Article Abstract

Differential outcomes of type A dissection with malperfusion according to affected organ system

Authors: Joshua C. Grimm, J. Trent Magruder, Todd C. Crawford, Christopher M. Sciortino, Kenton J. Zehr, Kaushik Mandal, John V. Conte, Duke E. Cameron, James H. Black, Joel E. Price


Background: The management of malperfusion in patients with acute Stanford type A aortic dissection is controversial. We sought to determine the rate of resolution of malperfusion following primary repair of the dissection and to identify anatomic sites of malperfusion that may require additional management.
Methods: We reviewed the hospital records of patients who presented to our institution with acute type A aortic dissection. Patient demographics, operative details and post-operative course were retrospectively extracted from our institutional electronic database. Depending upon the anatomic site, malperfusion was identified by a combination of radiographic and clinical definitions. Data were analyzed using standard univariable and multivariable methods.
Results: Between 1997–2013, 101 patients underwent repair of an acute type A dissection. Thirty-day mortality was 14.9% (15/101); there were five intraoperative deaths. There was no difference in 30-day mortality between patients with or without malperfusion (15.4% vs. 14.7%, P=0.93). Twenty-five patients (24.7%), who survived surgery, presented with 31 sites of malperfusion. Anatomic sites included extremities [14], renal [10], cerebral [5] and intestinal [2]. Of these 31 sites, malperfusion resolved in 18 (58.1%) with primary aortic repair. Renal malperfusion resolved radiographically in 80.0%, with no difference in the incidence of insufficiency (44.0% vs. 35.2%; P=0.44) or dialysis (20.0% vs. 15.5%; P=0.61) between malperfusion and non-malperfusion patients. Extremity malperfusion resolved postoperatively in six out of 14 patients. Of the remaining eight, concomitant revascularization was performed in four, one had an amputation and three required postoperative interventions. Advanced patient age (OR: 1.06, 95% CI: 1.01–1.12, P=0.02) was an independent predictor of 30-day mortality, while preoperative malperfusion was not (OR: 0.77, 95% CI: 0.18–3.31, P=0.73).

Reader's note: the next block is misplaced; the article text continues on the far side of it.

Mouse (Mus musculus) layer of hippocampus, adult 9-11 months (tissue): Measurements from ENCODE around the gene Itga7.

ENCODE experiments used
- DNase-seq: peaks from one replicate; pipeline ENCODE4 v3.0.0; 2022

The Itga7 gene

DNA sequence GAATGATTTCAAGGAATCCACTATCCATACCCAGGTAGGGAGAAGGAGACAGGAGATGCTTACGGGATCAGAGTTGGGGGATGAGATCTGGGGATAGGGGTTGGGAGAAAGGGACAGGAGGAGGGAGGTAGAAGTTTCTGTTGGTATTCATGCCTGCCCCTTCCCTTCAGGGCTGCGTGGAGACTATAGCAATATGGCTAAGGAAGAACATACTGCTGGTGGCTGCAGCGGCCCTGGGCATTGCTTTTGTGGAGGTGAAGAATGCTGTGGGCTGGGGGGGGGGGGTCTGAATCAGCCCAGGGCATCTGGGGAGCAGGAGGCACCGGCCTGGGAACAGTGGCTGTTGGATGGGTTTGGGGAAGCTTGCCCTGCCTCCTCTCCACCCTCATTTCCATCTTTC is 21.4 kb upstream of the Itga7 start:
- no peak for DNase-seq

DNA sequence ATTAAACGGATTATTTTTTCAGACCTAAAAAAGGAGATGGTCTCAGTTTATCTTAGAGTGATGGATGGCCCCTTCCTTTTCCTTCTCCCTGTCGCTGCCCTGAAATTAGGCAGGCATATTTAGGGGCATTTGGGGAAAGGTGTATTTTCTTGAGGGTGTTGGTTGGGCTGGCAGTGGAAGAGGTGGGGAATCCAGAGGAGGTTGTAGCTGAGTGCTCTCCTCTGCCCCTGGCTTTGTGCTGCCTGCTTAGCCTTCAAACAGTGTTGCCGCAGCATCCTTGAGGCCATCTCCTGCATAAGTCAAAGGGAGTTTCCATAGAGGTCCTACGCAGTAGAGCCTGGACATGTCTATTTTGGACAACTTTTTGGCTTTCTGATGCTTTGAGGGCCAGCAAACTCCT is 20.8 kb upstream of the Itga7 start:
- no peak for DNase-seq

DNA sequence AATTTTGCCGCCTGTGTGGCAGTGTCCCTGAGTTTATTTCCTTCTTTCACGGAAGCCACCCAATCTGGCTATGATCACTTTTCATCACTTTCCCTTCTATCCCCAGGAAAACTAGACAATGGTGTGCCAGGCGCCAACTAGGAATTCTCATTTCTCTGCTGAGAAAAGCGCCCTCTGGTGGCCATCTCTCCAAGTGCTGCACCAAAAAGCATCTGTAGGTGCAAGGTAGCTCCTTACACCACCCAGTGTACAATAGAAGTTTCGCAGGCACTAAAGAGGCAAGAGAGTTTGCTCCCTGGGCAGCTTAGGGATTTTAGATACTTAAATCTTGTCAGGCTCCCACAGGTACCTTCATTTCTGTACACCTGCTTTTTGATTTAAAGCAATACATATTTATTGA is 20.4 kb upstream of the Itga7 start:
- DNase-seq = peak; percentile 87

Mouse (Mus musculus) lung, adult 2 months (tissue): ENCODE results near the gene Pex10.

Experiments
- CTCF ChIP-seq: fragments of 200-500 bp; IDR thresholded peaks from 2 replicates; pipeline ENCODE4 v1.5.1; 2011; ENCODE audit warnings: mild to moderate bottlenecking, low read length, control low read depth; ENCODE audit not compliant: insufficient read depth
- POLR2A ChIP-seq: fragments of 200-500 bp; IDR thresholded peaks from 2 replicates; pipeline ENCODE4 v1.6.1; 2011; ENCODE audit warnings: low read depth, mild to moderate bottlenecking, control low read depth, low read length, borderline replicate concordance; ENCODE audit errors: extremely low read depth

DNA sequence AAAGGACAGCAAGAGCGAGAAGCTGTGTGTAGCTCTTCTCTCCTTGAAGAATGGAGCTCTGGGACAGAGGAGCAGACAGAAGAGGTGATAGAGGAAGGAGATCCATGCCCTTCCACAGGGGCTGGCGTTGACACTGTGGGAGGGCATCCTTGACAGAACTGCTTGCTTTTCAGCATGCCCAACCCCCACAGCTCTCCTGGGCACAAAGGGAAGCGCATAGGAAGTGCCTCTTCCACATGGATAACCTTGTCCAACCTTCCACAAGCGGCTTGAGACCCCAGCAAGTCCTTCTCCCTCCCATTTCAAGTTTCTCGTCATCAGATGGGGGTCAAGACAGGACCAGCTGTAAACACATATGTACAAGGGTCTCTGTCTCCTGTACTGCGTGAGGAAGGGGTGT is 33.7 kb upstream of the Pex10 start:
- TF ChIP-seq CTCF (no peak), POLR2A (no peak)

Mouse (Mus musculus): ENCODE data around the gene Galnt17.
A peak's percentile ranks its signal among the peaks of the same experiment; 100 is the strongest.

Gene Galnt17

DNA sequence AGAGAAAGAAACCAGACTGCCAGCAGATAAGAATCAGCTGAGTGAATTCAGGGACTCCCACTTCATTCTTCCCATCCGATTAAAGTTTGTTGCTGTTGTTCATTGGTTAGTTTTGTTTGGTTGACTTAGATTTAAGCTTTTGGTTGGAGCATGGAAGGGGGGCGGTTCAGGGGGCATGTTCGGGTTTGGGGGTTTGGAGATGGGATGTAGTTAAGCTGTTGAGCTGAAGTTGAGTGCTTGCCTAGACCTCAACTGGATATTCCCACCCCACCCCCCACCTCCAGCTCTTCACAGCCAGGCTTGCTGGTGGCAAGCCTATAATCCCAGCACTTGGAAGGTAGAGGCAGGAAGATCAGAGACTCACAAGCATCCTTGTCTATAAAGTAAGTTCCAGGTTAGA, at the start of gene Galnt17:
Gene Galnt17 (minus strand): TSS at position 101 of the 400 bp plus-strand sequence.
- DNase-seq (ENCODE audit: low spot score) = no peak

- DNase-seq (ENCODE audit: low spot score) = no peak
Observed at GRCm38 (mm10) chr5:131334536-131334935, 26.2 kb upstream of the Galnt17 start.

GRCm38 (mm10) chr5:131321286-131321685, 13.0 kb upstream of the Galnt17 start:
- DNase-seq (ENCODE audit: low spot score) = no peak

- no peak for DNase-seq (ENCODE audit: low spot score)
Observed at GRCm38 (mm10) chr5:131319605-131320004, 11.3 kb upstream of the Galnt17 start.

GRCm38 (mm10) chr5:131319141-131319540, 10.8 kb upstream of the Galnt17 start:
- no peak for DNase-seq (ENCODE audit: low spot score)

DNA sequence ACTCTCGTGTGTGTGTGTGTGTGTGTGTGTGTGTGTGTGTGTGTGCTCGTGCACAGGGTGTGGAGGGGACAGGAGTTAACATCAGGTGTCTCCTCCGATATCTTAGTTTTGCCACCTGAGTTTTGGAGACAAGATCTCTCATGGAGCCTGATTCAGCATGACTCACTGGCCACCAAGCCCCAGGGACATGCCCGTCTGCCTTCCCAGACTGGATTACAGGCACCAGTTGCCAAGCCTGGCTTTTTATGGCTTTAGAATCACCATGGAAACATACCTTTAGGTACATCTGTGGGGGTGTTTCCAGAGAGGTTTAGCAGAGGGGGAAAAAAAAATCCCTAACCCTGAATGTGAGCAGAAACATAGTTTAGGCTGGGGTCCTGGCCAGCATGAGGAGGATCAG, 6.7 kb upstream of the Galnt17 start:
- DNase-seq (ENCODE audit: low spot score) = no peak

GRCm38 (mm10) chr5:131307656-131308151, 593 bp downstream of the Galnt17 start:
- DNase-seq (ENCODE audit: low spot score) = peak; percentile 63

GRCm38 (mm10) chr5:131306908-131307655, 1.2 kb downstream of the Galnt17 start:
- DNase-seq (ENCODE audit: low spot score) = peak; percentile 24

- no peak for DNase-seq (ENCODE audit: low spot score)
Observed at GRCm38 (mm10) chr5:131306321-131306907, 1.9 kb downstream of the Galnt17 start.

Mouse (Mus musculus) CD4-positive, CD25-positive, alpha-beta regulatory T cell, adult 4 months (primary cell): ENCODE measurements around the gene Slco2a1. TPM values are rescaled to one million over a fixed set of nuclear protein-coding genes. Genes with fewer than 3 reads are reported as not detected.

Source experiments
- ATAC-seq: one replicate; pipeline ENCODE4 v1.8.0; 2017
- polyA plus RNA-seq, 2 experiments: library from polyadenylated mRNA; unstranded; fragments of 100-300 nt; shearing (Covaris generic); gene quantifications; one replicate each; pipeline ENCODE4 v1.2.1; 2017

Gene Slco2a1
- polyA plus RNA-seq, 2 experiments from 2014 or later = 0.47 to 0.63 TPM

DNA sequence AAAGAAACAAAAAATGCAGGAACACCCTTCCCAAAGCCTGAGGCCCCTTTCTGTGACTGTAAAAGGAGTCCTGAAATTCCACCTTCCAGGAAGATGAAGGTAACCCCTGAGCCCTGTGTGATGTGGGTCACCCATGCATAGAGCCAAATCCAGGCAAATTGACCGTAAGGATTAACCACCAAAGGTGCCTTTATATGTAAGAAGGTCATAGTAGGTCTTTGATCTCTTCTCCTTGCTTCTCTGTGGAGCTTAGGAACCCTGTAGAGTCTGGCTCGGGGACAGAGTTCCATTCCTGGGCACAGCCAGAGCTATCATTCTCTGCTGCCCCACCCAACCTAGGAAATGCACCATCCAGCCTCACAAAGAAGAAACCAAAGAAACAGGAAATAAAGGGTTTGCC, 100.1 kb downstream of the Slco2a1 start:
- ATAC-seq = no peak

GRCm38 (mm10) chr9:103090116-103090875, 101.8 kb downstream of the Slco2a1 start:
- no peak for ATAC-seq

Conclusions: Malperfusion complicating acute type A dissection can be managed in many patients by aortic replacement alone with low overall mortality. Most cases of renal and cerebral malperfusion resolved following aortic surgery. Revascularization was frequently necessary in patients with extremity malperfusion. Patients presenting with intestinal ischemia had very poor outcomes. A patient-specific approach is recommended in such complex patients.


Cover Image